The Dallas Museum of Art's Art Ball has always been one of the most beloved black-tie galas of spring, but this year it became one of the most coveted tickets in town, too, as just 350 fortunate patrons made the guest list.
The 2022 edition, chaired by Brian Bolke, returned from its two-year corona-hiatus April 9 as a smaller event numbers-wise, but it was still the opulent, over-the-top intersection of art and fashion that Dallas' scene set know and love.
Themed "TABLEAUX: 60 Years of Art Ball (1962-2022),” the special anniversary gala feted its 60-year history with a glamorous evening full of nods to the past.
For instance, upon arrival, guests were greeted by models, dressed in couture looks from Moschino by Jeremy Scott, posing with a '60s-vintage Cadillac. Scott himself was in attendance as a special guest, along with fashion designer Brandon Maxwell, interior designer Ken Fulk, costume designer Shiona Turini, beauty entrepreneur Edward Bess, artist Mickalene Thomas, Making the Cut winner Andrea Pitter, and actress Jamie-Lynn Sigler.
Inside the museum were “tableaux” with models styled in Irving Penn-inspired settings as living art pieces. Guests mingled in the Hoffman Wing, which was draped in hot pink for a "Martinis and Motown" theme and featured a Kástra Elión Bar and DJ Lucy Wrubel playing groovy tunes dating from the '60s.
The museum concourse, themed “Champagne and Supremes,” featured a dazzing Champagne Lallier champagne tower and electronic pop and classical tunes courtesy of DSQ.
Also before dinner, guests could shop The Tableauxtique, which featured six luxury items for sale. When the dinner bell chimed, patrons were escorted into the Hamon Atrium, where models, adorned in Moschino by Jeremy Scott '60s-inspired couture dresses, posed on gold scaffolding. Boutique events studio Missy RSVP covered the entire Hamon Atrium in leopard carpet to create a retro supper club vibe.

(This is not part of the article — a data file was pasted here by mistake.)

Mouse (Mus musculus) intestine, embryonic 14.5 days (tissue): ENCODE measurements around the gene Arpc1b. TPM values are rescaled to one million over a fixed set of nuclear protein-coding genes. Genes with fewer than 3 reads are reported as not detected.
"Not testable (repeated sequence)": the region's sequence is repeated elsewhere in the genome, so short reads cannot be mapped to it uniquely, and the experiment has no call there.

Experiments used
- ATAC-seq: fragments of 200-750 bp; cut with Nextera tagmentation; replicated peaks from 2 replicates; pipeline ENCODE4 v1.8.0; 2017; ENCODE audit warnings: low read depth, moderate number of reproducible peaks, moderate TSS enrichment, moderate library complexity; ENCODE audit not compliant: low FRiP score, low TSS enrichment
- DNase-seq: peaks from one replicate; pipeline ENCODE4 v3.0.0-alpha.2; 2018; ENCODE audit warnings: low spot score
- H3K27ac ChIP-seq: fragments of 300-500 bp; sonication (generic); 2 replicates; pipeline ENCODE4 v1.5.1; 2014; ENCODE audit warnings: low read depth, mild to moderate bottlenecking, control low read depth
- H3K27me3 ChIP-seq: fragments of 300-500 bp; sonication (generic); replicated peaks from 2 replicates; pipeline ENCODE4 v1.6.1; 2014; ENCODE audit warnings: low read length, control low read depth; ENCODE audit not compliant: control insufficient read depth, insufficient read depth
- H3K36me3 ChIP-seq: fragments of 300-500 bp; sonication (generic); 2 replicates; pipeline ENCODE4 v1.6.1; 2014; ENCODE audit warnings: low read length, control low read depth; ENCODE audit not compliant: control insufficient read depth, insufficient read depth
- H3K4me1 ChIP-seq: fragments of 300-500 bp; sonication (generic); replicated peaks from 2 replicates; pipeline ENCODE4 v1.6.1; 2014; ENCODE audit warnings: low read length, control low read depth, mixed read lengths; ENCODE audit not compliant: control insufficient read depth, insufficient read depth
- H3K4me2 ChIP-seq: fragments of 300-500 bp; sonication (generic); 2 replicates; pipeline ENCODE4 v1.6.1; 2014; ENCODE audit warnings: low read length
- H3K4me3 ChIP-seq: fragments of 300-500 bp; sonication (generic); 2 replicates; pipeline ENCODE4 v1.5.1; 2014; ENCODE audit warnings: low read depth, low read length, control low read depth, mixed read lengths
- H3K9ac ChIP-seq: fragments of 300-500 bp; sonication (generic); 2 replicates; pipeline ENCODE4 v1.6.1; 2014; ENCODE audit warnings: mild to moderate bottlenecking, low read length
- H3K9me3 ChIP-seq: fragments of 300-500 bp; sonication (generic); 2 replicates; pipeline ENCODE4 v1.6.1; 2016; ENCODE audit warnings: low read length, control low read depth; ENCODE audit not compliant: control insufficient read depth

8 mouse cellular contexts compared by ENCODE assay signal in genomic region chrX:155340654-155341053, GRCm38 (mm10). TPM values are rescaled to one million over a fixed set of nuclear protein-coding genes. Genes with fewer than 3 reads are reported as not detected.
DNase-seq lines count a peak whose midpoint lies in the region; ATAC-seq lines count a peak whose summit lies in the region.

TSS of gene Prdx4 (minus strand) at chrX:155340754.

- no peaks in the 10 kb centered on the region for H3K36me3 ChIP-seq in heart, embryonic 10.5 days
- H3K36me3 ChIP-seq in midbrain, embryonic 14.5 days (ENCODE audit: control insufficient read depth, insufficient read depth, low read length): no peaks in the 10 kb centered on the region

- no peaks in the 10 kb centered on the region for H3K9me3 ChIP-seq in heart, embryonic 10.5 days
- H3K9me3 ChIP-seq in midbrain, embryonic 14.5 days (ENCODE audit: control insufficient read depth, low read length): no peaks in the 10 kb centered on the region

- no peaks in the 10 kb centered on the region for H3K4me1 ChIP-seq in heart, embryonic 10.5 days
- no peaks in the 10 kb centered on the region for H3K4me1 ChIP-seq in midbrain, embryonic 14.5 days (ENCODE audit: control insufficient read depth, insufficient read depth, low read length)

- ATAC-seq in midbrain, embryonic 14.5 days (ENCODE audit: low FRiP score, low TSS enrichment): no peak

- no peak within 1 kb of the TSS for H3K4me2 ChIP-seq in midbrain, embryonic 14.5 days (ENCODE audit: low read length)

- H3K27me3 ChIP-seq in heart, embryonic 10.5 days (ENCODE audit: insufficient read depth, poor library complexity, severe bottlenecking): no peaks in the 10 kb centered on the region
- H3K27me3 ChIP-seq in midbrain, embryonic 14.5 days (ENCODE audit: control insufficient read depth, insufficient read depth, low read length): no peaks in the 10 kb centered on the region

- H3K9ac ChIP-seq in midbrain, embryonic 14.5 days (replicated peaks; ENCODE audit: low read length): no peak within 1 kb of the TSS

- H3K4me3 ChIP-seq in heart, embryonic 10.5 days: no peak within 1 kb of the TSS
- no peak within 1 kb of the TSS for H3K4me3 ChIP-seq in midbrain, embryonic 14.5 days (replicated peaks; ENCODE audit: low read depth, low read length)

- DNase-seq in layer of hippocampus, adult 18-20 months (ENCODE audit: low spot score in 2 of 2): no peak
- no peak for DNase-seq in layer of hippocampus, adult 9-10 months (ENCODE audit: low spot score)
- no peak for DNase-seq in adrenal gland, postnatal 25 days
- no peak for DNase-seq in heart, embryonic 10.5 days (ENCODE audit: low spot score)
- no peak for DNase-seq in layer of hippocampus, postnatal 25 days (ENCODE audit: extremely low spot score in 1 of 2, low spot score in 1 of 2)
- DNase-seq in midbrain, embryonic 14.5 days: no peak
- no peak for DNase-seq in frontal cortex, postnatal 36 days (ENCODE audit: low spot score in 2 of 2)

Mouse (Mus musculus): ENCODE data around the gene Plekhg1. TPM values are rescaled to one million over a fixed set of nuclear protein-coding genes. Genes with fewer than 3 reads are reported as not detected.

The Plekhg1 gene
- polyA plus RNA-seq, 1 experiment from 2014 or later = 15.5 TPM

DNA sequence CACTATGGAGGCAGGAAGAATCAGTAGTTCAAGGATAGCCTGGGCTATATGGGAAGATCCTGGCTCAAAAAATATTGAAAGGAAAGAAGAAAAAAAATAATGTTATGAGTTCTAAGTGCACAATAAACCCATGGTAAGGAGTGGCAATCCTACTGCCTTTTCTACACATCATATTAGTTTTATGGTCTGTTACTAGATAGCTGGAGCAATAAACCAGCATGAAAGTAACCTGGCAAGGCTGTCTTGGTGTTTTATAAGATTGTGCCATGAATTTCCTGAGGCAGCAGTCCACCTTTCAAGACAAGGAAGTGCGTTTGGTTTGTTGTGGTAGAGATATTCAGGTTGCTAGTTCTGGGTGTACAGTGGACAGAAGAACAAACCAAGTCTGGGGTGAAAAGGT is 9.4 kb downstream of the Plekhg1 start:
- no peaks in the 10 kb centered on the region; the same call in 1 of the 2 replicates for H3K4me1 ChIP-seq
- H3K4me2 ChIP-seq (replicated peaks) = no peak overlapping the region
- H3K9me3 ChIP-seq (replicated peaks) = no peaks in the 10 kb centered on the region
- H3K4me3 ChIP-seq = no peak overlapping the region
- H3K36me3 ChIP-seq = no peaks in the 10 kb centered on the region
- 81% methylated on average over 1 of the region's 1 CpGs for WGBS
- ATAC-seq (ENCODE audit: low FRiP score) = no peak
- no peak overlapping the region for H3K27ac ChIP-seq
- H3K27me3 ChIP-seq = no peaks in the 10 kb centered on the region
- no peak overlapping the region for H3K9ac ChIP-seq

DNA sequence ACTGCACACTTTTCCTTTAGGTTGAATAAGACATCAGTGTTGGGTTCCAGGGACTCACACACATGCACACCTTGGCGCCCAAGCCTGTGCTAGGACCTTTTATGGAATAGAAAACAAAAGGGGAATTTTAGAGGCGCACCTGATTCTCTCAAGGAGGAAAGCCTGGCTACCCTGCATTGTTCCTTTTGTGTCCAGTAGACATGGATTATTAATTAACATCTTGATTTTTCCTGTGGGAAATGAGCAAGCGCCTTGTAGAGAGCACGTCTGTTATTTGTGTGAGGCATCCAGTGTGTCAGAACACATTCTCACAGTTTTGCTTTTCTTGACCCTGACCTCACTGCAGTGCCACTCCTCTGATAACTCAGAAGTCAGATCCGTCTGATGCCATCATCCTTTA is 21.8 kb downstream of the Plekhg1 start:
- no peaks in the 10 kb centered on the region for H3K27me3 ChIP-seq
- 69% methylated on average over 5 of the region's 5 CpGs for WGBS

Guests dined on a multicourse meal furnished by Art 2 Catering that also included nods to '60s cuisine: Regiis Ova caviar, onion dip, and potato chips; short rib pot pie with vegetable crudite and green goddess dressing; and banana pudding, Nilla Wafers, and whipped cream. Wine glasses stayed full courtesy of Hall Wines.
After dinner, a surprise performance by Los Angeles Instagram sensation Bob’s Dance Shop kicked off an after-party. In a change from past years, there was no live auction conducted. Instead, a "Buy It Now" format sold several high-ticket items including a Ruven Afanador photo portrait ($75,000), Ashley Longshore portrait ($50,000), and Dior Mickalene Thomas Bag and studio visit ($20,000).
In total, the 2022 Art Ball, with its 350 patrons, raised $1.7 million. By comparison, the very first one in 1962, a "pot luck"-style event themed "Tableaux Vivants," raised $15,000 with 400 guests.
As for who was in attendance, the crowd was, of course, the who's who of the Dallas art and fashion worlds, plus invited guests: DMA director Agustín Arteaga, Nancy C. Rogers, Cindy and Howard Rachofsky, Jessica Nowitzki, Ceron, Carlos Gonzalez-Jamie, Dave Clark, Cornelia Guest, Selwyn Rayzor, Kara Goss, Jennifer Karol, Becca Cason Thrash, Moll and Charlie Anderson, Sarah Calodney, Faisal Halum, Ashley Wein, Elaine and Neils Agather, Marguerite Hoffman and Tom Lentz, Bela Cooley, Jeny Bania, Elisa and Stephen Summers, Sharon Young, Nancy Carlson, Nancy Cain Marcus, Derek and Christen Wilson, Bradley Agather Means, Amber Venz Box, Hannah Fagadau, Ashleigh Pogue, Lisa Guerrero, Capera Ryan, Bonnie Brennan, Alvise Orsini, Geoffroy van Raemdonck, Arianna Alexis, Tina Craig, Muge Erdirik Dogan, Sterling McDavid, Mona Patel, Mariel Sholem, Benita Chan, Kristin Smith, Trisha Gregory, Deborah Scott, and Zoe Bonnette.
To date, Art Ball has raised about $30 million for the DMA. Such support has allowed the museum to engage nearly 1 million visitors with free admission, present special exhibitions, and provide access to learning experiences through more than 5,000 free or low-cost programs.